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Make your presentations more persuasive with striking contrasts

3 June 2018 No Comment

When presenting or pitching it is vital to stand out. Particularly for a small business we need to grab attention if we want people to notice, remember and be persuaded by what we say.

Here are three opportunities for contrast when giving a speech or presentation:

Contrast in content

In most business communication, the goal is to persuade your audience to adopt your call to action.  This might be to buy your sales pitch, support your recommendations etc.  Effective persuasion requires contrast in content.

Evidence-based information, e.g. statistics, track record or a reinforcing quote from a relevant expert drive credibility, authority and recognition of your expertise.  However, these alone are not enough to persuade.  You need to contrast this ‘rational’ information with more emotive content that helps build trust, relationships and connection.  Here, storytelling and anecdotes come into their own.  They may reveal something about you as a person, what you are like to work with, your motivations etc.  They are your chance to demonstrate your enthusiasm for the case in hand.

The contrast of functional and emotive content can bring even greater potency to your message.

 

Contrast of language and words

Rich and colourful vocabulary stands out.  It might not be everyday conversation, but this is a speech, not everyday conversation.  We need to avoid words that are so obscure or full of jargon that people cannot understand – and that is why it is important to know your audience.  However, when we use rich language, it stands out as different and erudite, enhancing our credibility and authority.  For instance, instead of ‘say’, try muttered, mumbled, shouted, whispered, etc.  They all communicate the act of saying and additionally information.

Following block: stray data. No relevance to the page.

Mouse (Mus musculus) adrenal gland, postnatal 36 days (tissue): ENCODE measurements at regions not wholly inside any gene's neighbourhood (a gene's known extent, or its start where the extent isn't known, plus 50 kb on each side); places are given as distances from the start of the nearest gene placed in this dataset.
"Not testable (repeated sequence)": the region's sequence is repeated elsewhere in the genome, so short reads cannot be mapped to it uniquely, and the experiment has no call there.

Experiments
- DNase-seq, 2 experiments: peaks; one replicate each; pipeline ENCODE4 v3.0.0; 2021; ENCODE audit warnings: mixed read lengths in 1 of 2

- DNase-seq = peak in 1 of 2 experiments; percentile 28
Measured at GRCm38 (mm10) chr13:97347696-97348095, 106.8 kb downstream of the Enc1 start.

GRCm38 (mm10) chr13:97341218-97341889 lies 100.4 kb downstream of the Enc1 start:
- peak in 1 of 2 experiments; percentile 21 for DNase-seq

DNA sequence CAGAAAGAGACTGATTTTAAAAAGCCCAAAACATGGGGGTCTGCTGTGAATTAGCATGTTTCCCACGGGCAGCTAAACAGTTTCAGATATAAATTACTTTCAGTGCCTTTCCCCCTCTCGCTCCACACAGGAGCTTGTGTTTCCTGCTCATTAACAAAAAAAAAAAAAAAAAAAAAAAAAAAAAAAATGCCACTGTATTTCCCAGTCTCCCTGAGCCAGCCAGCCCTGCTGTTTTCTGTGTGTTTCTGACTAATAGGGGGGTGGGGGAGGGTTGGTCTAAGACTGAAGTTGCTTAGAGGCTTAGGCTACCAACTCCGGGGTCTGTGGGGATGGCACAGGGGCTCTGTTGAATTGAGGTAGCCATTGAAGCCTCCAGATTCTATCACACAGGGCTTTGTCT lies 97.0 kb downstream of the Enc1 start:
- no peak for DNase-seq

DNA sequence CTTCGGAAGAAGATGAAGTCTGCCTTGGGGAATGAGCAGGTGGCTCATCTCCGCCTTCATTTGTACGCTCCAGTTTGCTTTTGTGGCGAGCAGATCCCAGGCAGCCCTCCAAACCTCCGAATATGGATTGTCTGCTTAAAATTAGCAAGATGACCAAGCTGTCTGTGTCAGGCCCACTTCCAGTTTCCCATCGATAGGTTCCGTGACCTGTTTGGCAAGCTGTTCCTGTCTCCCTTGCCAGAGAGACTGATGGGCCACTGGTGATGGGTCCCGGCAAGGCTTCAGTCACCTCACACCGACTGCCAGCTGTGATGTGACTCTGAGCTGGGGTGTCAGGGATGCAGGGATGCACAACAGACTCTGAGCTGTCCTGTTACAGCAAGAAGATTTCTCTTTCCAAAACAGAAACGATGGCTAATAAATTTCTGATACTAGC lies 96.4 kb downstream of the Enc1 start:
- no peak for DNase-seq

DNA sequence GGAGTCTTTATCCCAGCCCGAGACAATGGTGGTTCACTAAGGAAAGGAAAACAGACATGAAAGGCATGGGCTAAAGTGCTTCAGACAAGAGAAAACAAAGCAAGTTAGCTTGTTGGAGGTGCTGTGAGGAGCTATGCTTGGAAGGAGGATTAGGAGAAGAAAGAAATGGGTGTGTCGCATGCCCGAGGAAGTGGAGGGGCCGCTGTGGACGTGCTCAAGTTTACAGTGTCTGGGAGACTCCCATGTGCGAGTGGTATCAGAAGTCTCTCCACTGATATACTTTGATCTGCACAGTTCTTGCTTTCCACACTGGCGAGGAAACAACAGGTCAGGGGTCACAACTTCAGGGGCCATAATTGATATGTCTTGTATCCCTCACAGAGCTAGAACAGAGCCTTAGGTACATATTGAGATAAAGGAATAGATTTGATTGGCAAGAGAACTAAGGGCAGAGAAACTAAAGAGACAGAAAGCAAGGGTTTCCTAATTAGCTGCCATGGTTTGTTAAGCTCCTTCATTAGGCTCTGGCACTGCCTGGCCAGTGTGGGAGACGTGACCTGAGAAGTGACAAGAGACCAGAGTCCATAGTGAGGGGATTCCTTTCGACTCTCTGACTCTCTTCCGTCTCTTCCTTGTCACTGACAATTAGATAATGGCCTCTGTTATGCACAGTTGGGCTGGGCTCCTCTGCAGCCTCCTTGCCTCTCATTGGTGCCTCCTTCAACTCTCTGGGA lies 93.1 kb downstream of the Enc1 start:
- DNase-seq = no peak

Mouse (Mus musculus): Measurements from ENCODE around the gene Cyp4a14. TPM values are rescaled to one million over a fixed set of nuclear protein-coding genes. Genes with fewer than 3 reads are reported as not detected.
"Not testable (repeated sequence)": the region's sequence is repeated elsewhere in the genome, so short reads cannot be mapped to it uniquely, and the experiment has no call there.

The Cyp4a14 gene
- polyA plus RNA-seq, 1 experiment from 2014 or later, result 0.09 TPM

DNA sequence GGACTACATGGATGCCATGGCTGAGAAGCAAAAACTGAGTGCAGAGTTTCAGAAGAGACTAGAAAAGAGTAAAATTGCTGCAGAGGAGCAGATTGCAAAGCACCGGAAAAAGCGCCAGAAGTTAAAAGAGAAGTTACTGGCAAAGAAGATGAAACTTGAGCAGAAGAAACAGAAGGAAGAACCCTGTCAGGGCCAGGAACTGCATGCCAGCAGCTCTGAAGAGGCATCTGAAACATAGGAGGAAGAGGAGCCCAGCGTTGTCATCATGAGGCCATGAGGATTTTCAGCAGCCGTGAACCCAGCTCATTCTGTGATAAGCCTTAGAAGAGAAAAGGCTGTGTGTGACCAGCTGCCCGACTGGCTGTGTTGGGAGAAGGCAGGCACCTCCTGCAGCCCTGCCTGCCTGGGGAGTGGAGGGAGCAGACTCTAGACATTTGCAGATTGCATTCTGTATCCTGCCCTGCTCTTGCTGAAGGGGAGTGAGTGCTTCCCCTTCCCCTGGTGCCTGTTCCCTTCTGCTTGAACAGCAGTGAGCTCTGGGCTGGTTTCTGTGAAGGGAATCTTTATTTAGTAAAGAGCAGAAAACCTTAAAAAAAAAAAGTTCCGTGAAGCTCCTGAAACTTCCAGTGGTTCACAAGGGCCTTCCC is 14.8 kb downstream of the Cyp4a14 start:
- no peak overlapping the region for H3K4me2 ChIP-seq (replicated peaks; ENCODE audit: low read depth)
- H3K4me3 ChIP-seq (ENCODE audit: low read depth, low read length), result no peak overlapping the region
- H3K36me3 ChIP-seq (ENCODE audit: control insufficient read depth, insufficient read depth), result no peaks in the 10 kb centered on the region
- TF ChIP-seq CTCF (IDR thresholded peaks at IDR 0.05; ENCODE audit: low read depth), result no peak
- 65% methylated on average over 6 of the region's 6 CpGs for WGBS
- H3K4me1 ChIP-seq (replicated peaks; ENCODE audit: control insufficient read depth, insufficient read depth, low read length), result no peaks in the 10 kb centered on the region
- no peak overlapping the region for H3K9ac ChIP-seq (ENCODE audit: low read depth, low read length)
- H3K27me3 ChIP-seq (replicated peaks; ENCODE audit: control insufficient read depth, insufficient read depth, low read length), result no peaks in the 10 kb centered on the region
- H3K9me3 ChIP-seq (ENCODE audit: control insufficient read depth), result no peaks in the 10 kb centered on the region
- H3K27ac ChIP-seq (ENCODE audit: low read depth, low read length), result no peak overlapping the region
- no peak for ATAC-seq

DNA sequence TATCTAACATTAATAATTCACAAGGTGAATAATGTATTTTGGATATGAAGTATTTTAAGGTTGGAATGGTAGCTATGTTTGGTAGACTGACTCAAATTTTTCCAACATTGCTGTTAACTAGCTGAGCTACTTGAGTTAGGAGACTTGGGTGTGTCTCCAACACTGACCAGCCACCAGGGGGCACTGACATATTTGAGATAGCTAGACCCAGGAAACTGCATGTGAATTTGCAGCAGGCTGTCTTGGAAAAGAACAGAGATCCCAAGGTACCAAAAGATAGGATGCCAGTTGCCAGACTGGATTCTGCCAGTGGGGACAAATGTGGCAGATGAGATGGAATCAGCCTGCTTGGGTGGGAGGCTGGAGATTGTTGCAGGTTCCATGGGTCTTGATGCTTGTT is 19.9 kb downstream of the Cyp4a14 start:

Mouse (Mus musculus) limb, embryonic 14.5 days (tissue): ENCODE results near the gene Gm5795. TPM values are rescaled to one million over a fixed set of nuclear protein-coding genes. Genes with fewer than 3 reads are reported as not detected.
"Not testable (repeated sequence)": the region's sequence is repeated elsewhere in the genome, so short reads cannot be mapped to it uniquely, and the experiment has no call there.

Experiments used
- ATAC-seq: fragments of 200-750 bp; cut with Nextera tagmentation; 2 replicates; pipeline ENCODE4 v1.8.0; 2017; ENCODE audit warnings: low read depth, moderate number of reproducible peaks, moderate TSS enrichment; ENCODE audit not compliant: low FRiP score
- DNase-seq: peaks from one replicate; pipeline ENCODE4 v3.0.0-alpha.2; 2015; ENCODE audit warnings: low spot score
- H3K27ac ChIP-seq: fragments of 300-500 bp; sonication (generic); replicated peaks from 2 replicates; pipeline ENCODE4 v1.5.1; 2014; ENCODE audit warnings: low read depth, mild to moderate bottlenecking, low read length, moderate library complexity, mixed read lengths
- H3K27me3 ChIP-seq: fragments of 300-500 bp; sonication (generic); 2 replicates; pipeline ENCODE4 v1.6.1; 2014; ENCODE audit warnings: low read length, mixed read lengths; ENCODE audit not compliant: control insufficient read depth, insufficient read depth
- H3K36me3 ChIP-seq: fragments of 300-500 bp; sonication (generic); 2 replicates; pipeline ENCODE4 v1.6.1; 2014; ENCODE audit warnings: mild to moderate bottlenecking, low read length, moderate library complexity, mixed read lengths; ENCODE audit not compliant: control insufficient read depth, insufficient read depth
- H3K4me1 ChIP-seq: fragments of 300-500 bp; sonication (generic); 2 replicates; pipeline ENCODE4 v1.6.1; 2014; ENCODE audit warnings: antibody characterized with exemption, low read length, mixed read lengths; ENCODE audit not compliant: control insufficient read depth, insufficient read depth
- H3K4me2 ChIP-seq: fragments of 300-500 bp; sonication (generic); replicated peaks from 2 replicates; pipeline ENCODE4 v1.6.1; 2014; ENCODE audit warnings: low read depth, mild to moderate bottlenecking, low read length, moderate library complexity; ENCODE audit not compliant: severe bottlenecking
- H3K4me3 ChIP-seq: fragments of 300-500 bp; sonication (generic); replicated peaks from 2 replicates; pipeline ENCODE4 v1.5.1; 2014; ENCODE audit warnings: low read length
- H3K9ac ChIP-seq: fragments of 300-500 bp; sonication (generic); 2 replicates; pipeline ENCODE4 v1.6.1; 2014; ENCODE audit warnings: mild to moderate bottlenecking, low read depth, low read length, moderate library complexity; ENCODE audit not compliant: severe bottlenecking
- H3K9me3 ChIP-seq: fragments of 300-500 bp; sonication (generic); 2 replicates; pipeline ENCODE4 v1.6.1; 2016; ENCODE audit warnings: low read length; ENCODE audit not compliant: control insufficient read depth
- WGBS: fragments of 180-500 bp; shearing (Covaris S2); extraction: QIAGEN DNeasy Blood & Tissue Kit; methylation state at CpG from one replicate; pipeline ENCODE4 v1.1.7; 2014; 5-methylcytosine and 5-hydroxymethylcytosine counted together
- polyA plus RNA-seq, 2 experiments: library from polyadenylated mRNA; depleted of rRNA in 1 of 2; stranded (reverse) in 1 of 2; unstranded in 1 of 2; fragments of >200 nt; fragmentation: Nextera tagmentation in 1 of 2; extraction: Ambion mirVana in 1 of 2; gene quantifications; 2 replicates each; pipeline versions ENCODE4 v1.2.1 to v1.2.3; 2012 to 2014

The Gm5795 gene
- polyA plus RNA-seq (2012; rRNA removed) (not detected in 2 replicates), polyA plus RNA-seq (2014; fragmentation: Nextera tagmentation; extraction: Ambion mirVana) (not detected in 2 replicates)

We also have rhetorical devices to contrast from everyday speech, for instance:

  • Metaphor, an expression that describes a person or object in term so something else which has similar characteristics, e.g. the city as a jungle, broken heart, bubbly personality
  • Alliteration, e.g. colourful contrasts communicate, startling statistic
  • The rule of three pervades formal speeches, fairy stories, film titles, comedy.  One example I like is from Lewis Carroll’s Through the Looking Glass:

“The rule is: jam tomorrow, and jam yesterday, but never jam today”

Rhetorical devices like these give emphasis and colour which enrich our words – they create engaging content.

Contrast of voice and body

I’m sure you’ve experienced the misery of the monotone.  It’s hard to stay focused on a voice that drones on relentlessly, without any kind of variety of pitch, pace, volume, etc.  A voice that goes faster and slower, louder and quieter, harsher and softer, higher and lower is interesting.  That colour and contrast brings meaning and interest to our words and makes a greater impact.  For instance, if you say “the words tripped lightly off the tongue …”, you will render them more memorable if you use a short, staccato, light enunciation, using a faster pace that, combined, suggest the movement of the words themselves.

While you are talking, think about how you can use contrasting body language and gestures to give emphasis to your words.  If your hands and arms are constantly flailing around, you deny yourself the opportunity to use gestures.  For example:

  • Size – us your arms to indicate large and fingers for small
  • Distance – indicate distance from you (near or far), set your gaze afar, etc.
  • Inclusion, use an all-encompassing sweep across your audience or wide arms coming together in a large, encircling gesture.

 

To give your gestures impact, keep your arms relaxed and hanging loosely by your side and then move them when you want to reinforce a point.  Next time you are watching a play, note how the actors use gestures.

Contrast is the light and shade, the interest, the difference that makes your speech stand out and helps your audience be persuaded by your message.  Use striking contrast.

ABOUT THE AUTHOR

Lyn Roseaman is from Toastmasters International, a non-profit educational organisation that teaches public speaking and leadership skills through a worldwide network of meeting locations. Headquartered in Rancho Santa Margarita, California, the organisation’s membership exceeds 352,000 in more than 16,400 clubs in 141 countries. Since 1924, Toastmasters International has helped people of all backgrounds become more confident in front of an audience. There are more than 300 clubs in the UK and Ireland with over 7,500 members. To find your local club: www.toastmasters.org  Follow @Toastmasters on Twitter.

 

 

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